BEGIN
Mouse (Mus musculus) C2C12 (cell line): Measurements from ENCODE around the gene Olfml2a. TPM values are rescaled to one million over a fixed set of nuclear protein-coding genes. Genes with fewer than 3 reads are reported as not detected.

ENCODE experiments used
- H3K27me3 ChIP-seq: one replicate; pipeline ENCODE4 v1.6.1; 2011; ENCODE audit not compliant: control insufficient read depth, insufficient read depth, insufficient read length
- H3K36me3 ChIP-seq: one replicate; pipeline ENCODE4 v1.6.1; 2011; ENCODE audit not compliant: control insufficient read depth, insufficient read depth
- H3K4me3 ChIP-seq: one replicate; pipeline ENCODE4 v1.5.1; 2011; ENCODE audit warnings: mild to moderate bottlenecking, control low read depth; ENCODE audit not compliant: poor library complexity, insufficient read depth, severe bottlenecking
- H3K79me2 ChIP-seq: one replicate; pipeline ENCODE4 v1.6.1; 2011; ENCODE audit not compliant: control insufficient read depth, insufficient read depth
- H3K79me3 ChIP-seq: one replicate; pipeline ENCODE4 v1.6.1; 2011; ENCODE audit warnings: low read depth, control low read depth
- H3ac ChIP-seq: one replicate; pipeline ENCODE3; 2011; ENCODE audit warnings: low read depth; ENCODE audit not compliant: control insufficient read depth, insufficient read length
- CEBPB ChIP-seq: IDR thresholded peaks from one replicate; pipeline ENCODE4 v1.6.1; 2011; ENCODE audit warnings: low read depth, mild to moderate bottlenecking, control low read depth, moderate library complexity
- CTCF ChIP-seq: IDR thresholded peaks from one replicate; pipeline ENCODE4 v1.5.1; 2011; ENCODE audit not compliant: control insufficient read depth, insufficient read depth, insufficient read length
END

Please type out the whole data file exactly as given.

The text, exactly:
Mouse (Mus musculus) C2C12 (cell line): Measurements from ENCODE around the gene Olfml2a. TPM values are rescaled to one million over a fixed set of nuclear protein-coding genes. Genes with fewer than 3 reads are reported as not detected.

ENCODE experiments used
- H3K27me3 ChIP-seq: one replicate; pipeline ENCODE4 v1.6.1; 2011; ENCODE audit not compliant: control insufficient read depth, insufficient read depth, insufficient read length
- H3K36me3 ChIP-seq: one replicate; pipeline ENCODE4 v1.6.1; 2011; ENCODE audit not compliant: control insufficient read depth, insufficient read depth
- H3K4me3 ChIP-seq: one replicate; pipeline ENCODE4 v1.5.1; 2011; ENCODE audit warnings: mild to moderate bottlenecking, control low read depth; ENCODE audit not compliant: poor library complexity, insufficient read depth, severe bottlenecking
- H3K79me2 ChIP-seq: one replicate; pipeline ENCODE4 v1.6.1; 2011; ENCODE audit not compliant: control insufficient read depth, insufficient read depth
- H3K79me3 ChIP-seq: one replicate; pipeline ENCODE4 v1.6.1; 2011; ENCODE audit warnings: low read depth, control low read depth
- H3ac ChIP-seq: one replicate; pipeline ENCODE3; 2011; ENCODE audit warnings: low read depth; ENCODE audit not compliant: control insufficient read depth, insufficient read length
- CEBPB ChIP-seq: IDR thresholded peaks from one replicate; pipeline ENCODE4 v1.6.1; 2011; ENCODE audit warnings: low read depth, mild to moderate bottlenecking, control low read depth, moderate library complexity
- CTCF ChIP-seq: IDR thresholded peaks from one replicate; pipeline ENCODE4 v1.5.1; 2011; ENCODE audit not compliant: control insufficient read depth, insufficient read depth, insufficient read length